The offensive on Fashloom came after several nights of violence in the town of Tajoura on Tripoli’s outskirts, where pro-HoR forces launched a push towards the capital from the east. This too was crushed by Libya Dawn forces, during several nights of fighting in which 22 people were reportedly killed. The commander of the Tajoura uprising – Abdullah Sassi – was also captured. Images of Sassi, with his nose and head bloodied and with victorious slogans written across his face with a marker pen, were widely circulated on social media sites.
“We will strongly fight back against terrorism and Haftar’s followers who try to undermine security in Tripoli,” Shaiter said, describing those who had been killed and arrested, in both Fashloom and Tajoura, as “murderers”.
Fashloom is one of several areas in the capital perceived as loyal to the HoR and the Libyan Army. Since the Libya Dawn movement arrived in Tripoli, these allegiances were liberally voiced in graffiti that daubs many of the area’s walls. After the clashes, however, much of this graffiti was crossed through with red paint – a reminder to residents of who was now in charge, ideologically as well as physically.
“The wrong words can get you killed in Tripoli, and no one will care. Your family may care, but others are afraid,” one Libyan activist tweeted after the fighting had subsided, sentiments echoed by local residents, who were cautious about speaking to the press.
“Fear is everywhere in Libya.”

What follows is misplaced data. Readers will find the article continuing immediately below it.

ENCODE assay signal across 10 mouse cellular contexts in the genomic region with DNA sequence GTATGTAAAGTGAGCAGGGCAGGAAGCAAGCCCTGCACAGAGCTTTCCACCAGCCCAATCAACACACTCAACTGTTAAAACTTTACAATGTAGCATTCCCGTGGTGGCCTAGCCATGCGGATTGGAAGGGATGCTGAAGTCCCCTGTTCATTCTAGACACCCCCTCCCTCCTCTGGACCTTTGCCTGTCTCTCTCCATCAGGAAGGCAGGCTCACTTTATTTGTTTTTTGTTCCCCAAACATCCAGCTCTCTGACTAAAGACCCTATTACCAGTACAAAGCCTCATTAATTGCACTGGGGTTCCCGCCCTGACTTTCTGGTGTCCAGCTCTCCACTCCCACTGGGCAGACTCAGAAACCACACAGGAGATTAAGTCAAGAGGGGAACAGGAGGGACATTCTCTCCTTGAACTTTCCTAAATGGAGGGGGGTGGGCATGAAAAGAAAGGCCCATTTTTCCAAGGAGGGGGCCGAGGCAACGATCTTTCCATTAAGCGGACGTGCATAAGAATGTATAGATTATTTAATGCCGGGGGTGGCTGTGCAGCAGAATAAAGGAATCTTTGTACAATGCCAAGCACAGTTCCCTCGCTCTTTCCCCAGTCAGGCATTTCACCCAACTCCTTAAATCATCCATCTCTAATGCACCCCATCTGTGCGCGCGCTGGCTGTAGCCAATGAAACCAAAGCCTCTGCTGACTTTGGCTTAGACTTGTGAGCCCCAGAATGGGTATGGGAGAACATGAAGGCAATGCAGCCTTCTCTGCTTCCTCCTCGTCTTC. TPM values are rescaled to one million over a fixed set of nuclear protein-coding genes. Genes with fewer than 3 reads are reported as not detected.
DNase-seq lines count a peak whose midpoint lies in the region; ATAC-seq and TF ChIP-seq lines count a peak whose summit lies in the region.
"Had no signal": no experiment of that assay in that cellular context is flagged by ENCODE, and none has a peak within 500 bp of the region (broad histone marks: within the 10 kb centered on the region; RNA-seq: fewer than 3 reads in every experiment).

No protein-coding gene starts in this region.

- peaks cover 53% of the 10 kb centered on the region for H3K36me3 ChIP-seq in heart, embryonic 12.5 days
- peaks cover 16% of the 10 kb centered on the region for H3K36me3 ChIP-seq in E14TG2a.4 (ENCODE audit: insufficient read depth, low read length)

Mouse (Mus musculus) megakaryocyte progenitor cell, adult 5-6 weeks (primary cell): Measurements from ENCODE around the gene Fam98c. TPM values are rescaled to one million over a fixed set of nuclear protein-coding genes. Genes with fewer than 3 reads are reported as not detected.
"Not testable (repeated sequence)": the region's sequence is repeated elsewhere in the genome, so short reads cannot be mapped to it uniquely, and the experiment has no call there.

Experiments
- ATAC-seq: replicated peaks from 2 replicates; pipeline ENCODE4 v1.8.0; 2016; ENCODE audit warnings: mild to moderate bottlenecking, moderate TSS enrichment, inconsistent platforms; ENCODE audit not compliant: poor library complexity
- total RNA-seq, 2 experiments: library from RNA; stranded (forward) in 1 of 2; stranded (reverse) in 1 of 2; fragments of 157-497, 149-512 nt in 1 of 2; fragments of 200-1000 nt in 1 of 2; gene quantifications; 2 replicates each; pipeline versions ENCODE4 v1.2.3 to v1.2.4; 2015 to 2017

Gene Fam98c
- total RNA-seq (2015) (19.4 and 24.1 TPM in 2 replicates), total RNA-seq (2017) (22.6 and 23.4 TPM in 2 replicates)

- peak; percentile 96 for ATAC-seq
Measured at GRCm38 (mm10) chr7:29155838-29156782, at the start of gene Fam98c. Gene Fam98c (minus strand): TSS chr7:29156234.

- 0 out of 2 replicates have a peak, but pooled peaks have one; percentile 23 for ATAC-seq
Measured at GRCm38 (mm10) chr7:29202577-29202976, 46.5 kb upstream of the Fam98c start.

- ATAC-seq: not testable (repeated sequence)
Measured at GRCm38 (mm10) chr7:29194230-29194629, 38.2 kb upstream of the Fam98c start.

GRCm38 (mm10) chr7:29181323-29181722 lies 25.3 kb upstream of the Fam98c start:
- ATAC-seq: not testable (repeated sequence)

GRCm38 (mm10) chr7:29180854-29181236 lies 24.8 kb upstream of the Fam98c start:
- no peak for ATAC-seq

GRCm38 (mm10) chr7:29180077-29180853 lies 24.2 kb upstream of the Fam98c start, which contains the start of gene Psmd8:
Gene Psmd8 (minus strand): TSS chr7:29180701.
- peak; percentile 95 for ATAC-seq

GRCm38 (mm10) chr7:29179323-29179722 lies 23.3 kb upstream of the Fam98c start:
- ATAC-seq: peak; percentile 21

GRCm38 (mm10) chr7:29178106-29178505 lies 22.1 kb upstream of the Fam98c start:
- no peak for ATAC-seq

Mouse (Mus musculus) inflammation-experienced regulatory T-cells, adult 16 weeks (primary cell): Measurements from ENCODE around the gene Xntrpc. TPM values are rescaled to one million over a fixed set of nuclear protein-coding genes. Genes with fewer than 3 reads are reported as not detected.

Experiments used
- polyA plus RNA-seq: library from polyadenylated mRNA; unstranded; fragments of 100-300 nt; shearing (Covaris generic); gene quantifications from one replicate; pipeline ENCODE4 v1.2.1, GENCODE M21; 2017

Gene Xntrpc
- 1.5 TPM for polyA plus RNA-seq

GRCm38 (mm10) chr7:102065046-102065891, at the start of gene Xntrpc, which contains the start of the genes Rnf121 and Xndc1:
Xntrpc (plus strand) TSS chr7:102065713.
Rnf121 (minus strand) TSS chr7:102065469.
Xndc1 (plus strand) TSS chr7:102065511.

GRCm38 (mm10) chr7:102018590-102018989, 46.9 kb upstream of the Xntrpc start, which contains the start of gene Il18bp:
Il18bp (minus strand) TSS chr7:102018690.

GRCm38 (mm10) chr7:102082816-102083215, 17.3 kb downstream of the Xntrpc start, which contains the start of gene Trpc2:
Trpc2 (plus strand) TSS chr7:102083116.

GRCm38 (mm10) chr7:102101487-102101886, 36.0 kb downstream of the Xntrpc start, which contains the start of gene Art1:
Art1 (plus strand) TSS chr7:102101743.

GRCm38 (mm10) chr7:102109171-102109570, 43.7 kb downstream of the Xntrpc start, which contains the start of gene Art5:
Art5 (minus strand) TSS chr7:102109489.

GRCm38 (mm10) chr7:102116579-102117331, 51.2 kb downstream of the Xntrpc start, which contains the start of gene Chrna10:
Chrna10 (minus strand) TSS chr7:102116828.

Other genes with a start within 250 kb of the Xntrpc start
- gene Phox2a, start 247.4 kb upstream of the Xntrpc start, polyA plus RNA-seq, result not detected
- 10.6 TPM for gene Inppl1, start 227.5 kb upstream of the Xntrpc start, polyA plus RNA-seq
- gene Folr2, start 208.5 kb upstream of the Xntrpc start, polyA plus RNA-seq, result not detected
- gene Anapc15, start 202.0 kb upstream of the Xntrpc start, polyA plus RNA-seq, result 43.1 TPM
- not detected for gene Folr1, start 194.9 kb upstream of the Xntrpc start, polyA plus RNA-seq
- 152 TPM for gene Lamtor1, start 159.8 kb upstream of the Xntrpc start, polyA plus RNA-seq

Shaiter, however, insisted that freedom of speech and expression in Tripoli are not an issue, as long as the opposition remained non-violent. “There is no problem if people want to support another side and have a peaceful demonstration here in Tripoli,” he said. “But not freedom of speech with rifles, shooting, road closures and burning fires.”
As evidence of the fighting began to be cleared away and the heavy machinery moved in to dispel the debris of upturned and burnt-out cars, migrant workers in orange suits could be seen sweeping away bullet casings and spent fireworks which were let off at the start of the weekend to show support for the HoR, and then, at its close, ignited in victory by the Tripoli-based forces once they had quashed the dissenting neighbourhood.
But while the latest round of fighting in the capital might be over, the divisions remain and the resurgence of fighting remains foremost in peoples’ minds.
At the sound of sporadic gunfire, the roadsweepers jump and duck down behind the heat-whitened shell of a car. Military Toyotas spray-painted with Tripoli-government aligned brigade names and trailing Libyan flags, sped through the streets.
At the far end of the Fashloom district, security forces in civilian attire proudly posed for photographs as they stood guard in front of building. “We’re with Kara,” one shouted, alluding to Abdulrauf Kara – who heads a powerful anti-crime unit in east Tripoli. “There’s no militia here now.”
By Tom Wescott